I am of two minds about the recently passed State Question 755 in Oklahoma.
This is the measure that bars Oklahoma state judges from using international or religious law, specifically Sharia law, to guide their decisions. It was passed by over 70 percent of Oklahomans.
It’s problematic to say that it would forbid judges from using international treaties to guide their decisions as some of the opponents have claimed. International treaties are part of international law, it’s true. They are also, once ratified, part of federal law and therefore subject to the same use as any other federal statute.
It is also problematic, however, that the “Save our State” amendment singles out Sharia law. Please do not misunderstand: I do not want Sharia law implemented in the United States. It is a blight on the Muslim world. That judges are referring to it in England is frightening in the extreme. Indeed, there are 85 Sharia law courts in England.
However, what got this amendment put on hold, and will probably get it struck down, is that it did not include, for instance, Talmudic law or Canon law — Jewish and Catholic law, respectively.
Few Americans would want those used in our court system either.
That being said, the First Amendment, at least as it’s currently interpreted, specifically forbids the use of religious law in American courts.
It’s also notable that a New Jersey trial court upheld a Muslim man’s right to beat and rape his wife based on his religion, and refused to grant the wife a restraining order. An appellate court very quickly slapped that particular piece of idiocy down.
Opponents of this law point to that decision and other similar ones and say, “See, Sharia law will never come here.”
It is true that using Sharia law to decide cases in the U.S. would be against all precedent. And that’s one of the great strengths of our legal system — it’s reliance on precedent. However, it’s also one of the great weaknesses. Should some liberal nut of a judge somewhere decide to use a justification from Sharia law one time, then the precedent is set, and enterprising lawyers will expand upon it.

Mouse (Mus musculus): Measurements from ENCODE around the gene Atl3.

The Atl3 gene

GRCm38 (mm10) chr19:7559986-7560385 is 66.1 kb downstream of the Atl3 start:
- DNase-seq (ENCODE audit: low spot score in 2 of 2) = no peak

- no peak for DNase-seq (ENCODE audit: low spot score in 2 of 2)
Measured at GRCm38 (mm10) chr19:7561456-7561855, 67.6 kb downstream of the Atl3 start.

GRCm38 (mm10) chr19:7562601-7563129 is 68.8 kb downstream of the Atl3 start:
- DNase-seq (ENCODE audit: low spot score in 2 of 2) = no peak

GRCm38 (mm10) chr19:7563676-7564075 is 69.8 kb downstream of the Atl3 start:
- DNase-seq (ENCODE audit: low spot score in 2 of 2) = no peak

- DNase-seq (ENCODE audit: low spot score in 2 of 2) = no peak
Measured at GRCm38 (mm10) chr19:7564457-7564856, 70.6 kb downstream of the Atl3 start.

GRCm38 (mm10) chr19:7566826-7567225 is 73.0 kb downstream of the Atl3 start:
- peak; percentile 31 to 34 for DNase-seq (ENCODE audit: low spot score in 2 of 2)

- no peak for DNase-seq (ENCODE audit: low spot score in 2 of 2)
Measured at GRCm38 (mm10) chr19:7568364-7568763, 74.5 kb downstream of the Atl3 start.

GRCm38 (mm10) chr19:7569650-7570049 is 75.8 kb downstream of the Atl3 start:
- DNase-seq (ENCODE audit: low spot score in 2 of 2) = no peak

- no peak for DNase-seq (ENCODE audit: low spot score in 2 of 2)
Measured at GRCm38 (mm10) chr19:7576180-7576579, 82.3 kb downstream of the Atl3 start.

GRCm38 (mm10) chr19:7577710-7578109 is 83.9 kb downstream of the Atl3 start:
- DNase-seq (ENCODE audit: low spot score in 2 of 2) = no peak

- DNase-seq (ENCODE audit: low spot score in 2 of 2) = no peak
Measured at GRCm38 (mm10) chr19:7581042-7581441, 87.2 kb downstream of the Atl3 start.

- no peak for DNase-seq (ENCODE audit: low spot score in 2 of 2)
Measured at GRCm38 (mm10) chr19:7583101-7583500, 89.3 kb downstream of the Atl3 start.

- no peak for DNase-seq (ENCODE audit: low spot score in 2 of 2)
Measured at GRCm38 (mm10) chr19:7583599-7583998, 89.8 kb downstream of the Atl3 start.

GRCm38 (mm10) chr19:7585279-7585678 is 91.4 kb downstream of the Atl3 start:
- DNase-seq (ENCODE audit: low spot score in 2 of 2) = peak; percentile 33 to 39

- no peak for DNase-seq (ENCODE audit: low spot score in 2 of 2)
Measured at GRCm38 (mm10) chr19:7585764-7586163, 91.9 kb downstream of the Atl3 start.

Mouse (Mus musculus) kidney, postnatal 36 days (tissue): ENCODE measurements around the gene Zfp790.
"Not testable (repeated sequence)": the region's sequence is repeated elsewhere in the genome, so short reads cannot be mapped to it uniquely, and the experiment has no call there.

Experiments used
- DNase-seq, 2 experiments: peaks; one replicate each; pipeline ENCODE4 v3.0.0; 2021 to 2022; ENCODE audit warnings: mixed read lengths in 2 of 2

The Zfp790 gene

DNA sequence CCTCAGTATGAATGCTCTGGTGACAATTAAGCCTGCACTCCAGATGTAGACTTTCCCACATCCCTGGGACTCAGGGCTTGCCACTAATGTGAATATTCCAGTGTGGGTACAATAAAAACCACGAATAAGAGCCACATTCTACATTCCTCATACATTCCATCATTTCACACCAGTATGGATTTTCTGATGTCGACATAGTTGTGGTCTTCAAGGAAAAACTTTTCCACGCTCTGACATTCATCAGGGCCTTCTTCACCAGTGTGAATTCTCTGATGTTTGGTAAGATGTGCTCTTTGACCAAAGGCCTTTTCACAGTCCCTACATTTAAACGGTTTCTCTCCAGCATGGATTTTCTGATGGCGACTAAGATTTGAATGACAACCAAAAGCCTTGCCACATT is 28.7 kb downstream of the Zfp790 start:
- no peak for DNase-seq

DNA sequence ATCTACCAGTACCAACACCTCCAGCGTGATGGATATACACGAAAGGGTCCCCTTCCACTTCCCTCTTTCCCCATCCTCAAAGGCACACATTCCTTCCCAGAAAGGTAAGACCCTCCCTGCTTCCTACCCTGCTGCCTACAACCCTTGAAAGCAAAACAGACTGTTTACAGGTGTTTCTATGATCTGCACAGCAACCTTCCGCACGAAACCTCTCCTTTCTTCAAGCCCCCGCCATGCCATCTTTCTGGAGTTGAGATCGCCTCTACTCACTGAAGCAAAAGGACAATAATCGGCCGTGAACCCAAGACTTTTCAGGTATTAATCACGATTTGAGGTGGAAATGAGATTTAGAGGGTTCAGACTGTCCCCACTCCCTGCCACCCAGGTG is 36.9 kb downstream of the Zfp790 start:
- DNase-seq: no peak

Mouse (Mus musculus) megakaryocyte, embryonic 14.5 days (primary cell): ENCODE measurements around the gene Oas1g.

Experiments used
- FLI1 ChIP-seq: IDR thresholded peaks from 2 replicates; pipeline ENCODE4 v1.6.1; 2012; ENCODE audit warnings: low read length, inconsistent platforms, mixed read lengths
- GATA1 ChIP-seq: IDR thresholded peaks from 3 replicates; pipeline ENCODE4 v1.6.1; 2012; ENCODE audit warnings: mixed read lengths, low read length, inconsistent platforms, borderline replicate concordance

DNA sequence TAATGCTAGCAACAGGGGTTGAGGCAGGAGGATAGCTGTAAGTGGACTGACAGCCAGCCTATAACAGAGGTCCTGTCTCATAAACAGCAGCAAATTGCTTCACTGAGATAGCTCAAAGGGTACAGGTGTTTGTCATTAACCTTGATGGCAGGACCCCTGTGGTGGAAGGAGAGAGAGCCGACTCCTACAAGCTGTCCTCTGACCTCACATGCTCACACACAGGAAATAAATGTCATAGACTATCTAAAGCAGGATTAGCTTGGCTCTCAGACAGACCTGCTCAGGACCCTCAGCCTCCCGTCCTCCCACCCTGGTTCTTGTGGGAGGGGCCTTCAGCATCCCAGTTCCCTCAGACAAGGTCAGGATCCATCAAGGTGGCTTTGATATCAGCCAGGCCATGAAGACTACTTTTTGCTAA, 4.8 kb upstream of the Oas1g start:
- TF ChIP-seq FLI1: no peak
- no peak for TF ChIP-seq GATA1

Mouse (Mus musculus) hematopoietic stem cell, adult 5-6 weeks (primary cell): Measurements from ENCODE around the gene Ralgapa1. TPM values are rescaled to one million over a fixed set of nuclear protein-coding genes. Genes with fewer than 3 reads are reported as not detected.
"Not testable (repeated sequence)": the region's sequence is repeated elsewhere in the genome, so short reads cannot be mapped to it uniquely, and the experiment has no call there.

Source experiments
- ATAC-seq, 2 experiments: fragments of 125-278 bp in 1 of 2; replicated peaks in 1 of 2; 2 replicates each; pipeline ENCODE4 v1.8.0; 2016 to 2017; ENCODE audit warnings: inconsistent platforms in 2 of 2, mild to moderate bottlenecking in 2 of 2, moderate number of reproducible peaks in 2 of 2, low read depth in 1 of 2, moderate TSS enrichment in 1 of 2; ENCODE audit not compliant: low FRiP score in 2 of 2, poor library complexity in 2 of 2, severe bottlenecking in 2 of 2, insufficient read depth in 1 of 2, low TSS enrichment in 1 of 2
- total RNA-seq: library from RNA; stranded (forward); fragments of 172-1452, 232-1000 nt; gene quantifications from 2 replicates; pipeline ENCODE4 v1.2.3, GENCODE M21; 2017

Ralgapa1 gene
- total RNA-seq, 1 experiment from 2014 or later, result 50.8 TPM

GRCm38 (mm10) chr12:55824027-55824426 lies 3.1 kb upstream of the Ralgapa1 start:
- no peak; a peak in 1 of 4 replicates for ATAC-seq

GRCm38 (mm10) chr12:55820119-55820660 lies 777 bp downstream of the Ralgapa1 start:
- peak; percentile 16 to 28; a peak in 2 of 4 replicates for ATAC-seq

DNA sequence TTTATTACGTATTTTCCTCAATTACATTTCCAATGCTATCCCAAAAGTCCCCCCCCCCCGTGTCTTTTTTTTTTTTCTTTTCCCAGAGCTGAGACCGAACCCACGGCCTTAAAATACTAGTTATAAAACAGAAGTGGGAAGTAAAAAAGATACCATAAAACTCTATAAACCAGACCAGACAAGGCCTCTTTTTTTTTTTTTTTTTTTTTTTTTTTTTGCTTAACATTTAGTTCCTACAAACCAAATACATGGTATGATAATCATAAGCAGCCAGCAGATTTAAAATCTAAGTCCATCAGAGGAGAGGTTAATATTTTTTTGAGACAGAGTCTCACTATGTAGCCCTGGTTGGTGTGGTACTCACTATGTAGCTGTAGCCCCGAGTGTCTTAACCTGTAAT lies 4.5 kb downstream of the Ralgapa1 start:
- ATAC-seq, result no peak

This is not as far-fetched as it sounds. In 2009, Justice Ruth Bader Ginsburg decried the fact that American courts did not look enough (in her not so humble opinion) to international courts and “world opinion” in making decisions.
I find myself somewhat in agreement with the proponents of this amendment in that I do not want the Sharia camel’s nose under the tent, as we’re too likely to end up sleeping with the camel.
At the same time, I find myself somewhat in agreement with the opponents who say this new law is unneeded at best and bigoted at worst.
It does, in fact, single out Muslims. At the same time, you’ll be hard-pressed to find a Christian or Jew who will try to use his religion as an excuse to slap his wife around (and in the New Jersey case the man’s imam refused to say what he did was wrong).
I also understand the fears of those who are saying laws of this sort stigmatize Muslims and promote fear of Muslims among the American people.
But these people roundly miss the point. The American people understand that radical Islamists have been attacking us. Some of these enemies of America are American-born like Anwar al-Awlaki, who is now in hiding in Yemen.
The American people also note that American Muslims, for whatever reason, do not speak out against the extremists in their midst.
And that’s the problem.
This particular law is probably ill-advised at this point. However, the reason this law was passed, and others like it probably will be passed, is because American Muslims are not standing up and saying that what men like Nidal Hasan, the alleged Fort Hood shooter, and al-Awlaki have done is wrong.
The stigma the Council on American-Islamic Relations and other opponents of this amendment are complaining about will continue to exist until they make it clear their first loyalty is to the United States of America.